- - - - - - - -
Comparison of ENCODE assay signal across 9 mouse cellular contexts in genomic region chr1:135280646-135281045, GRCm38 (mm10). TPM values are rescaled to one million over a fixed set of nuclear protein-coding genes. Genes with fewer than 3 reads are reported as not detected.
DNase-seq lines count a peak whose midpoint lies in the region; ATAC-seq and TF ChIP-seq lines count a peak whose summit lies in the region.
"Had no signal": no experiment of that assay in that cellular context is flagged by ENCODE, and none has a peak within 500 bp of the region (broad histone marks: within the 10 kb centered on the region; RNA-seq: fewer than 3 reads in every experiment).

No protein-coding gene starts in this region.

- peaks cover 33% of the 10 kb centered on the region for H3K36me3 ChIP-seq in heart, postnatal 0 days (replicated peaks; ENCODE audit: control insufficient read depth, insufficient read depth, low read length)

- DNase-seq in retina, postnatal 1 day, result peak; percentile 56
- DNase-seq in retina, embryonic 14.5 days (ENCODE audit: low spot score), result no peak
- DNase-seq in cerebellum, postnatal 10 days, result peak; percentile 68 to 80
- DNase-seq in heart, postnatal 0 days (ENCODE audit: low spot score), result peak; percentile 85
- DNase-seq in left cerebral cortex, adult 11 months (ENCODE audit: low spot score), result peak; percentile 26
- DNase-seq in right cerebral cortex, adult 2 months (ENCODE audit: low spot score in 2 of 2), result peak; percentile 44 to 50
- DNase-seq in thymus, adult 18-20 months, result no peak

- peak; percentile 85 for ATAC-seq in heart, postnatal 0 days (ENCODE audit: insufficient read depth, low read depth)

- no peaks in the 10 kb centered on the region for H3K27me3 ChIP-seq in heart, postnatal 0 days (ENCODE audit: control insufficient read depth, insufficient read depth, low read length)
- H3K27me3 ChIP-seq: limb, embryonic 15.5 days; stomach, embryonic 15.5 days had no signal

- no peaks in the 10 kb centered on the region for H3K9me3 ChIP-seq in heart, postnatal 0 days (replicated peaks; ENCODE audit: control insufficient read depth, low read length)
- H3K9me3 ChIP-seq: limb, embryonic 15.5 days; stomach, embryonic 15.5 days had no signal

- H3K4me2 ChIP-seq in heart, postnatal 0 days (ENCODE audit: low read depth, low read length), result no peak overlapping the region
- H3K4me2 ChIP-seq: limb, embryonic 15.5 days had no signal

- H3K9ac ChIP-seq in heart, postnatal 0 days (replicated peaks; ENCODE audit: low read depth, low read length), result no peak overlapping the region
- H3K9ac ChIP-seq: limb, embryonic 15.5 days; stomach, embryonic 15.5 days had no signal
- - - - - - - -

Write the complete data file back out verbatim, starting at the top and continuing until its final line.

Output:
Comparison of ENCODE assay signal across 9 mouse cellular contexts in genomic region chr1:135280646-135281045, GRCm38 (mm10). TPM values are rescaled to one million over a fixed set of nuclear protein-coding genes. Genes with fewer than 3 reads are reported as not detected.
DNase-seq lines count a peak whose midpoint lies in the region; ATAC-seq and TF ChIP-seq lines count a peak whose summit lies in the region.
"Had no signal": no experiment of that assay in that cellular context is flagged by ENCODE, and none has a peak within 500 bp of the region (broad histone marks: within the 10 kb centered on the region; RNA-seq: fewer than 3 reads in every experiment).

No protein-coding gene starts in this region.

- peaks cover 33% of the 10 kb centered on the region for H3K36me3 ChIP-seq in heart, postnatal 0 days (replicated peaks; ENCODE audit: control insufficient read depth, insufficient read depth, low read length)

- DNase-seq in retina, postnatal 1 day, result peak; percentile 56
- DNase-seq in retina, embryonic 14.5 days (ENCODE audit: low spot score), result no peak
- DNase-seq in cerebellum, postnatal 10 days, result peak; percentile 68 to 80
- DNase-seq in heart, postnatal 0 days (ENCODE audit: low spot score), result peak; percentile 85
- DNase-seq in left cerebral cortex, adult 11 months (ENCODE audit: low spot score), result peak; percentile 26
- DNase-seq in right cerebral cortex, adult 2 months (ENCODE audit: low spot score in 2 of 2), result peak; percentile 44 to 50
- DNase-seq in thymus, adult 18-20 months, result no peak

- peak; percentile 85 for ATAC-seq in heart, postnatal 0 days (ENCODE audit: insufficient read depth, low read depth)

- no peaks in the 10 kb centered on the region for H3K27me3 ChIP-seq in heart, postnatal 0 days (ENCODE audit: control insufficient read depth, insufficient read depth, low read length)
- H3K27me3 ChIP-seq: limb, embryonic 15.5 days; stomach, embryonic 15.5 days had no signal

- no peaks in the 10 kb centered on the region for H3K9me3 ChIP-seq in heart, postnatal 0 days (replicated peaks; ENCODE audit: control insufficient read depth, low read length)
- H3K9me3 ChIP-seq: limb, embryonic 15.5 days; stomach, embryonic 15.5 days had no signal

- H3K4me2 ChIP-seq in heart, postnatal 0 days (ENCODE audit: low read depth, low read length), result no peak overlapping the region
- H3K4me2 ChIP-seq: limb, embryonic 15.5 days had no signal

- H3K9ac ChIP-seq in heart, postnatal 0 days (replicated peaks; ENCODE audit: low read depth, low read length), result no peak overlapping the region
- H3K9ac ChIP-seq: limb, embryonic 15.5 days; stomach, embryonic 15.5 days had no signal